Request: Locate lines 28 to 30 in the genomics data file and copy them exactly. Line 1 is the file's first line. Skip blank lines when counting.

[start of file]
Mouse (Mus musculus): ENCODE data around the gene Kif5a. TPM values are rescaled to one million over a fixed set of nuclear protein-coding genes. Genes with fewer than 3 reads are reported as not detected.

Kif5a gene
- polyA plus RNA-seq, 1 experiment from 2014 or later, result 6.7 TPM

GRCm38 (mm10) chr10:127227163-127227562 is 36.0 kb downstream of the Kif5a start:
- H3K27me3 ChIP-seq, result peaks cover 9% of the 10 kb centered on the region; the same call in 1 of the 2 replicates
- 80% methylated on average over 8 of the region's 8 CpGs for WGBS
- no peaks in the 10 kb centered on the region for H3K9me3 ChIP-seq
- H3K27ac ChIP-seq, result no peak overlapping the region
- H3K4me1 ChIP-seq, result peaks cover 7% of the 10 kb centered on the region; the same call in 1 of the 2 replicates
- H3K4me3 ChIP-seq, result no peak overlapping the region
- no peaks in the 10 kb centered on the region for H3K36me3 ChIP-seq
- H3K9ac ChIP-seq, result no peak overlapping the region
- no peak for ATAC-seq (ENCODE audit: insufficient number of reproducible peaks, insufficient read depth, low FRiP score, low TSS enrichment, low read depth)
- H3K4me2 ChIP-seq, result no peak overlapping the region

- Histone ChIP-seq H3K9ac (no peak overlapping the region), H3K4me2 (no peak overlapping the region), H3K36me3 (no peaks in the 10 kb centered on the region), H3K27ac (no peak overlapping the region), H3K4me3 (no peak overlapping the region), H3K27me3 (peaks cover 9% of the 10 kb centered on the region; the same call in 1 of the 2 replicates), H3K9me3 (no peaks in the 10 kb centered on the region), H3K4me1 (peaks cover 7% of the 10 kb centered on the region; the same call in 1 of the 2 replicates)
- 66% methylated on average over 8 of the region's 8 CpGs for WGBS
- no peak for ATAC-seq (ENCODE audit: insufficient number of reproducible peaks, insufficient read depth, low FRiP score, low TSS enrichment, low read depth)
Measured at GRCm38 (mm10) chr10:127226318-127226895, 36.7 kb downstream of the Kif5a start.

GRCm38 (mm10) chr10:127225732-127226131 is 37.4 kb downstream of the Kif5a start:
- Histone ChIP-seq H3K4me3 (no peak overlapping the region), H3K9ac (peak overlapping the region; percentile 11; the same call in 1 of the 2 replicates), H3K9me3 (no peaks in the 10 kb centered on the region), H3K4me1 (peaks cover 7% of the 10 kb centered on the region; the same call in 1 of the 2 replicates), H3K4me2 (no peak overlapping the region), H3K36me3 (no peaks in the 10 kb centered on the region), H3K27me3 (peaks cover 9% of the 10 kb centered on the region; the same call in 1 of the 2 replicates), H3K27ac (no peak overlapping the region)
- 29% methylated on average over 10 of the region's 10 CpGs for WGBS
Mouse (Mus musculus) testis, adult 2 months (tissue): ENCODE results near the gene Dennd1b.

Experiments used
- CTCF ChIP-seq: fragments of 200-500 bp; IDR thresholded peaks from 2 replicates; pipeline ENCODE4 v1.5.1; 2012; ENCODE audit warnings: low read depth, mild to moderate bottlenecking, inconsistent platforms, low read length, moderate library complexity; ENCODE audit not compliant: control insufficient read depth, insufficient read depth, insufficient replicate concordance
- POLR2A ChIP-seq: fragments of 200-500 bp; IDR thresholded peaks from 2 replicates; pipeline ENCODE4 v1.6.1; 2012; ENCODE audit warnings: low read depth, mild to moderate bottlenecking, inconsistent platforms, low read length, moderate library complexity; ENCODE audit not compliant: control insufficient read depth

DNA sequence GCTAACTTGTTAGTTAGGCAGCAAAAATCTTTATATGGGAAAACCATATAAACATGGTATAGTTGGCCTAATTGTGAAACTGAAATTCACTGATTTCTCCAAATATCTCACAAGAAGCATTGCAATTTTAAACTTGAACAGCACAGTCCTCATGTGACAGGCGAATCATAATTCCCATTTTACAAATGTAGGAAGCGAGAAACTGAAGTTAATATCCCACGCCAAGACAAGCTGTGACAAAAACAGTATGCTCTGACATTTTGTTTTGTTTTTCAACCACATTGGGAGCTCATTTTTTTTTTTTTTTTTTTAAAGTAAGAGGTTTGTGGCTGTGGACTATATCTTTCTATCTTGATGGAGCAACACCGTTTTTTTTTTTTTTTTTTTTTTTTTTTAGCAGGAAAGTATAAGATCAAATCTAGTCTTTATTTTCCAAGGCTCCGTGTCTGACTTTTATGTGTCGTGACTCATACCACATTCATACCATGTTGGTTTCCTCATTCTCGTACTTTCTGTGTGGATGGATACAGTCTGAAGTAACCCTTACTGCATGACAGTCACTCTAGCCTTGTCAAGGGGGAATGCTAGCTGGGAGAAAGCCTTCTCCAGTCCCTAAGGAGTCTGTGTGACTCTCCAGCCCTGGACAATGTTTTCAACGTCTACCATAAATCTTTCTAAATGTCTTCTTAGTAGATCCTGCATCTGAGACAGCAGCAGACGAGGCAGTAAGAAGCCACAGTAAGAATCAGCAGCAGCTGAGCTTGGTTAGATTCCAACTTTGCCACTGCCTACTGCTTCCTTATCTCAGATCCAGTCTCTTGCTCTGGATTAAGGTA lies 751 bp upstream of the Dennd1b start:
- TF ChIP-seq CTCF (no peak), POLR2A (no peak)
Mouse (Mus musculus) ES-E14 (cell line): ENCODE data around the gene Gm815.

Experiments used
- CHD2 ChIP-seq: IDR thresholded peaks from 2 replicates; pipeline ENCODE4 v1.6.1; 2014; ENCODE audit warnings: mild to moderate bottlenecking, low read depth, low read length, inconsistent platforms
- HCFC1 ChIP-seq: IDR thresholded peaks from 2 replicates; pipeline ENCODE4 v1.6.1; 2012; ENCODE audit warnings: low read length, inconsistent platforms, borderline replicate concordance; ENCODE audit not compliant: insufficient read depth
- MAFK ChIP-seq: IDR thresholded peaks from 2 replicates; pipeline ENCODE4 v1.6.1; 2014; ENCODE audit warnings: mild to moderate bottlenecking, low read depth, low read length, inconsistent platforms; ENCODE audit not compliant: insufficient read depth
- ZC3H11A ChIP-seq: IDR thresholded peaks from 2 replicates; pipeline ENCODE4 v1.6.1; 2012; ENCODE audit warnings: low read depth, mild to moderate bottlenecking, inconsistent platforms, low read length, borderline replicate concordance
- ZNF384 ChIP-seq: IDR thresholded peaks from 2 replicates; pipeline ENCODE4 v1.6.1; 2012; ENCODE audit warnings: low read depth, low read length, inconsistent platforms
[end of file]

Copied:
Mouse (Mus musculus) ES-E14 (cell line): ENCODE data around the gene Gm815.

Experiments used
- CHD2 ChIP-seq: IDR thresholded peaks from 2 replicates; pipeline ENCODE4 v1.6.1; 2014; ENCODE audit warnings: mild to moderate bottlenecking, low read depth, low read length, inconsistent platforms